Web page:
Medium Earth is an exhibition for the digital realm, exploring the vital ecologies that bind species together.
Karrabing Film Collective delivers a powerful manifesto celebrating the ‘smooth and rough’ practices that keep them connected to their ancestors and obligated to their lands.
In the Emmiyengal language, karrabing refers to the point at which the vast saltwater tides, along the northwest coasts of the Top End of the Northern Territory, have reached their lowest and are set to return to shore. Karrakul is its linguistic cousin, referring to when the tides have reached their highest point and are prepared to return to the sea (wutharr).
Karrabing is also a commitment to an ancestrally present way of belonging to each other, the land, and the more-than-human beings who travel across it. Karrabing acknowledges and respects the multiplicity of languages, lands and stories that characterise the family groups within the Karrabing Film Collective, while holding firm to the interconnecting stories, ecologies and social relations that hold them together in their difference.
Our films are not fiction or nonfiction. They come from and return to our ancestral lands. They emerge from and sink back into the lives we are actually living with our durlg (Dreamings).
If you want to see the future look at how you are treating the ancestors in the present. We sitting here hope to be the ancestors in the future.
Reject the idea that you are either on your own or you are in an undifferentiated space. Having and holding one’s own Country, language and stories depends on acknowledging the crossing connective membranes that keep them in place.
Karrabing Film Collective
Est circa 2009
Located in the northwest coast of the Northern Territory
Artists: Cameron Bianamu, Gavin Bianamu, Ricky Bianamu, Sheree Bianamu, Telish Bianamu, Trevor Bianamu, Danielle Bigfoot, Kelvin Bigfoot, Rex Edmunds, Chloe Gordon, Claudette Gordon, Michael Gordan, Ryan Gordon, Claude Holtz, Ethan Jorrock, Lethia Jorrock, Marcus Jorrock, Patsy-Ann Jorrock, Peter Jorrock, Reggie Jorrock, Daryl Lane, Lorraine Lane, Melissa Jorrock, Robyn Lane, Sharon Lane, Akadydia Lee Lewis, Angelina Lewis, Cecilia Lewis, Katrina Lewis, Marcia Lewis, Natasha Bigfoot Lewis, Shekina Lewis, Elizabeth A Povinelli, Quentin Shields, Aiden Sing, Amanda Sing, Cassie Sing, Deborah Sing, Kieran Sing, Kyle Sing, Rex Sing, Shannon Sing, Claude Yarrowin, Claudia Yarrowin, Daphne Yarrowin, Joslyn Yarrowin, Linda Yarrowin, Sandra Yarrowin.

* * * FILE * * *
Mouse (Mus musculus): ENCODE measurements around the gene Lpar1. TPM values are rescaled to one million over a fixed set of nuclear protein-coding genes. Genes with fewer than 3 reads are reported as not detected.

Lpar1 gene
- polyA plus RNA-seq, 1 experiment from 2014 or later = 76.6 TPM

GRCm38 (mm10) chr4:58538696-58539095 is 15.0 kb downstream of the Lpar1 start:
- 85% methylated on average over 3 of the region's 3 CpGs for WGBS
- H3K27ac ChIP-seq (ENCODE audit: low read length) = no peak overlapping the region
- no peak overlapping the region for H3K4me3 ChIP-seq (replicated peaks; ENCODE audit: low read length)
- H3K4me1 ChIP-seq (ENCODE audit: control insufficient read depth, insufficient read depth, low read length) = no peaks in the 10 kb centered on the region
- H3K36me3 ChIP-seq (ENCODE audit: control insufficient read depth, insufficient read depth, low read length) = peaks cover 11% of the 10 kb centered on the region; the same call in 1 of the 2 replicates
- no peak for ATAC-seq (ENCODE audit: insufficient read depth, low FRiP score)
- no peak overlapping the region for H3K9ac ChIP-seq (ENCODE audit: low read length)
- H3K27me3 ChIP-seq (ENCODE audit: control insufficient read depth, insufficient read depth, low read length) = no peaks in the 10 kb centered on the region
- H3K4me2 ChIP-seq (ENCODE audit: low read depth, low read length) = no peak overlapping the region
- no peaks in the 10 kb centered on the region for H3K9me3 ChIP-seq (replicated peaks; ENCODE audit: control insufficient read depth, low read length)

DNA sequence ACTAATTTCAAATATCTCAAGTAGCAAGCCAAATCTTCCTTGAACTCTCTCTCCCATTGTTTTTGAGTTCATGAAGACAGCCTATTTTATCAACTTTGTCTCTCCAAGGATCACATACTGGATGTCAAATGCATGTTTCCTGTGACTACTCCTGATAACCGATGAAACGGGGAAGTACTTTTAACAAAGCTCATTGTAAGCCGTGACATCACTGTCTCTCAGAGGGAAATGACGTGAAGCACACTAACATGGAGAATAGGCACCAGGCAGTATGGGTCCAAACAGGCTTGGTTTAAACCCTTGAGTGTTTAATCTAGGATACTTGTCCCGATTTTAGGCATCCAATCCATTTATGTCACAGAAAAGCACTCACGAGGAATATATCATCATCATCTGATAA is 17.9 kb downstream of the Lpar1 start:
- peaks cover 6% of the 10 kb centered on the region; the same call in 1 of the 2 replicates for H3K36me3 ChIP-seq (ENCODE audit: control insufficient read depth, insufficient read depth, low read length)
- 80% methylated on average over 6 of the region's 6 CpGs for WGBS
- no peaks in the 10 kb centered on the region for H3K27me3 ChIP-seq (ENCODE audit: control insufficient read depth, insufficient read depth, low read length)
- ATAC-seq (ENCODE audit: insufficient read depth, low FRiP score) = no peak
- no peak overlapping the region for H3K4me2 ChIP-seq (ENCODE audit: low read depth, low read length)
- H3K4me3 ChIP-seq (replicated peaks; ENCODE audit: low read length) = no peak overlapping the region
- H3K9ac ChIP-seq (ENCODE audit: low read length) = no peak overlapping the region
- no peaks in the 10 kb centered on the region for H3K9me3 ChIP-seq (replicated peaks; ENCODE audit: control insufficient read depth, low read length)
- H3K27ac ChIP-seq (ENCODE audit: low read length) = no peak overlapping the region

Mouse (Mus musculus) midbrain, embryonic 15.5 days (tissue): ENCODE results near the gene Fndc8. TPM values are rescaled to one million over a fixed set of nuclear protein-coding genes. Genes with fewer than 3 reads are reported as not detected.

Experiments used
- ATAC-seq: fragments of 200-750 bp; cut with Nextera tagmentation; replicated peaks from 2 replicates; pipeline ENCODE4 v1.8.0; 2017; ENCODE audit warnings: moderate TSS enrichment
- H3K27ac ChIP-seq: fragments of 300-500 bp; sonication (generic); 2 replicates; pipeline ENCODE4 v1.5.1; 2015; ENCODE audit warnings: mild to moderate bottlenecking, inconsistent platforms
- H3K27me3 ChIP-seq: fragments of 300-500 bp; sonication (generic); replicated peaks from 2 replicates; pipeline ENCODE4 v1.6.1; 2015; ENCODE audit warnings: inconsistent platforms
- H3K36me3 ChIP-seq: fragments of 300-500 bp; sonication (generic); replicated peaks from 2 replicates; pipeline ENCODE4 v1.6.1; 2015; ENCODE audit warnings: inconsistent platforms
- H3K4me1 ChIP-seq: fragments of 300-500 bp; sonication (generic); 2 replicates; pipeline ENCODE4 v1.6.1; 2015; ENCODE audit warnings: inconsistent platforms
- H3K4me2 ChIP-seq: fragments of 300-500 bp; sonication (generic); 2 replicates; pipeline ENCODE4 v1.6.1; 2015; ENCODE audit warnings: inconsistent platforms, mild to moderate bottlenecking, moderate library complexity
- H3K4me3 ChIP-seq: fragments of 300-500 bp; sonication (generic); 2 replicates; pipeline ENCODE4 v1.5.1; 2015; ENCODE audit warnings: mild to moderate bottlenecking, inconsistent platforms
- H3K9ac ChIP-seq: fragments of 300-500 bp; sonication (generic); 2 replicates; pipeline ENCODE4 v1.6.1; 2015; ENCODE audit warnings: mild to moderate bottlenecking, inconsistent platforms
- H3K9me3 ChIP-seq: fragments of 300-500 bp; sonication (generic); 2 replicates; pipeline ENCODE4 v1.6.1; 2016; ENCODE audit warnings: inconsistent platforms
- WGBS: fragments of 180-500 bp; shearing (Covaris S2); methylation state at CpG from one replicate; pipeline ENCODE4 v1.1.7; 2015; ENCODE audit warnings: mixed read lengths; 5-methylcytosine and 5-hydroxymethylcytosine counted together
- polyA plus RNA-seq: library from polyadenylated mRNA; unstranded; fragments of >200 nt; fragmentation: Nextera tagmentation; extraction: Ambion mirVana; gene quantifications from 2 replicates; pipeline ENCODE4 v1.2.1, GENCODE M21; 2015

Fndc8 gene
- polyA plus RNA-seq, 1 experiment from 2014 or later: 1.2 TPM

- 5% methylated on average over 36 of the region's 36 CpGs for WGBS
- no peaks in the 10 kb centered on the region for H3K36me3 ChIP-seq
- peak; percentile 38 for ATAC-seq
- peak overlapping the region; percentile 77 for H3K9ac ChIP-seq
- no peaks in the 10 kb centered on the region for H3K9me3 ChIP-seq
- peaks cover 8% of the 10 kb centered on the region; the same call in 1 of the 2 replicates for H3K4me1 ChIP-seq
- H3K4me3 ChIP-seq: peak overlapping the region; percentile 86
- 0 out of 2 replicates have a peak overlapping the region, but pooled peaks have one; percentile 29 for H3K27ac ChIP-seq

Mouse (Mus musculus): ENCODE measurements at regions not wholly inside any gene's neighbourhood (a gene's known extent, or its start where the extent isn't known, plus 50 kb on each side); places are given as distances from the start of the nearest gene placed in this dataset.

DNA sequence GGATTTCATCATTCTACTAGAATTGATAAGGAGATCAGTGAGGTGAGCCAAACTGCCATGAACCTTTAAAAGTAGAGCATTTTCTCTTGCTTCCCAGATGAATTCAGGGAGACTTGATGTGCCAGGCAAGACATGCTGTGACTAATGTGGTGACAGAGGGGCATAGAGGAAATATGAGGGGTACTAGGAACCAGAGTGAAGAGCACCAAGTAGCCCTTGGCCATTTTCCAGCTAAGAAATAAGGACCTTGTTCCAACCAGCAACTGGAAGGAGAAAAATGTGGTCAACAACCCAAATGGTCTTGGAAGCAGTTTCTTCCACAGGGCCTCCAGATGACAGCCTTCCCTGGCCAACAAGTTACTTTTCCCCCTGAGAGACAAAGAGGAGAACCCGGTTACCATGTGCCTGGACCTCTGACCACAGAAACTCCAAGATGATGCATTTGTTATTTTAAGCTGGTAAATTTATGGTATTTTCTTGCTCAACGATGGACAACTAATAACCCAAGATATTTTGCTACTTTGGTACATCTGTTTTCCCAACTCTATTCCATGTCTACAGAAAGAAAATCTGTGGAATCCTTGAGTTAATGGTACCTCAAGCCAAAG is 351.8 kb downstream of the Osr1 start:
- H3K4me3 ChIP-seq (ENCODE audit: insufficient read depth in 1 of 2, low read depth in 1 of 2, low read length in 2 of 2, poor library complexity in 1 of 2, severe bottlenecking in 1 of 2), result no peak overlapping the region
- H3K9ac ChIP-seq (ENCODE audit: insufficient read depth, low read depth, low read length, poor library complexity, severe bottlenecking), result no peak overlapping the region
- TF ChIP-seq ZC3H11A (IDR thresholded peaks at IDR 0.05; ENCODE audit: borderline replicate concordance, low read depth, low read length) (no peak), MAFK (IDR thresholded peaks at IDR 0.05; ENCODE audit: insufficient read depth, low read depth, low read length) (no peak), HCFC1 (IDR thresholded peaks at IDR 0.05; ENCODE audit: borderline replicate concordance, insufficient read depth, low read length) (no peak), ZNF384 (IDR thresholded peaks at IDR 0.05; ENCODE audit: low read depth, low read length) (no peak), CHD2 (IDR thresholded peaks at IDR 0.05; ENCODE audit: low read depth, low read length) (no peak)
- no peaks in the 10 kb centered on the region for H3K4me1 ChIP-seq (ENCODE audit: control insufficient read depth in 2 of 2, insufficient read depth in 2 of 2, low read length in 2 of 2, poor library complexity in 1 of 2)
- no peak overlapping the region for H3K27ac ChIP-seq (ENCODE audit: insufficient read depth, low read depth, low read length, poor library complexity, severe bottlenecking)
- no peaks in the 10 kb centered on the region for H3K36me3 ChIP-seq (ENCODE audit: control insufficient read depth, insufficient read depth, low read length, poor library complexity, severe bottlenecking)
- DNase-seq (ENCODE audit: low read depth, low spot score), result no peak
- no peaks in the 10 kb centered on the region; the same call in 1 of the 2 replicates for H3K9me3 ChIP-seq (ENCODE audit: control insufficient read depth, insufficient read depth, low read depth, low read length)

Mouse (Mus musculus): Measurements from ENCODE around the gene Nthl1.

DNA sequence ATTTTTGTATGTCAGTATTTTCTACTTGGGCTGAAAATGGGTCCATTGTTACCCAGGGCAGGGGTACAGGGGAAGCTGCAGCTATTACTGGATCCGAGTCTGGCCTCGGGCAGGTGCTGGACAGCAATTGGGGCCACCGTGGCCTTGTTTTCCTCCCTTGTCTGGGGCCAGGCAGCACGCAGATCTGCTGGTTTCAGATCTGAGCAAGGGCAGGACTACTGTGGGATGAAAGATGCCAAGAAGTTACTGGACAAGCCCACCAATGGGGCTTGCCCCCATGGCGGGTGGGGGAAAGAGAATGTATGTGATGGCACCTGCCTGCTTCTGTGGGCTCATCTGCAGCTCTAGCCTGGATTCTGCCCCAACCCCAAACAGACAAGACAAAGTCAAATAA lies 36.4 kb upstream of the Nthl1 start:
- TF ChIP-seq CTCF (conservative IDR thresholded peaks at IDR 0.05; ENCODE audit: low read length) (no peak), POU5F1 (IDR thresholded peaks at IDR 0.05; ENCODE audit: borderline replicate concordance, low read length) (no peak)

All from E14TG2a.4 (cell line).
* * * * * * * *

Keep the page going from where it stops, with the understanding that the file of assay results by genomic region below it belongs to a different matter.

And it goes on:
Staying with the ancestors 2020
Keeping Country open 2020
How we make Karrabing 2020
from the series Roan-roan and connected, that’s how we make Karrabing
single-channel digital video
Courtesy the artists
An Art Gallery of New South Wales Together In Art New Work 2020 © Karrabing Film Collective
Roan-roan and connected, that’s how we make Karrabing is a new video series made during the COVID-19 pandemic.
As COVID-19 creates new forms of separation, Karrabing remain insistent on staying together. Across an internationally mediated interview with Collective member Elizabeth A Povinelli in New York City, and Rex Edmunds, Cecilia Lewis and Natasha Lewis at Bamayak-Mabaluk, a discussion took place about the Karrabing vision of staying together in the face of the gale winds of settler aesthetics, capitalism and historical and contemporary settler governance, which spread toxic divisions and divisiveness across their lands.
Comprising iPhone interview footage, old camcorder recordings of trips to Bamayak-Mabaluk, and clips from some of their recent films, a montage aesthetically enacts the multiple registers of difference and connectivity that characterise the Collective.
Staying with the ancestors and Keeping Country open discuss Karrabing as an obligation to the members’ ancestors through reference to two recent Karrabing films, Wutharr, Saltwater dreams 2016 and The mermaids, or Aiden in wonderland 2018. In these and their other films, the Collective do not merely re-enact their lives but engage with their ancestral presents and futures. Western obsessions with the difference between fiction and nonfiction give way to the multiplicity of smooth and rough practices that keep Karrabing connected to their ancestors and obligated to their lands.
How we make Karrabing is perhaps the Collective’s most powerful manifesto yet. It describes their vision of a form of collectivity that is one ‘mob-in-difference’ who must continuously confront the slicing, dividing and separating machinery of contemporary settler capitalism and state derived ‘recognition.’
— Elizabeth A Povinelli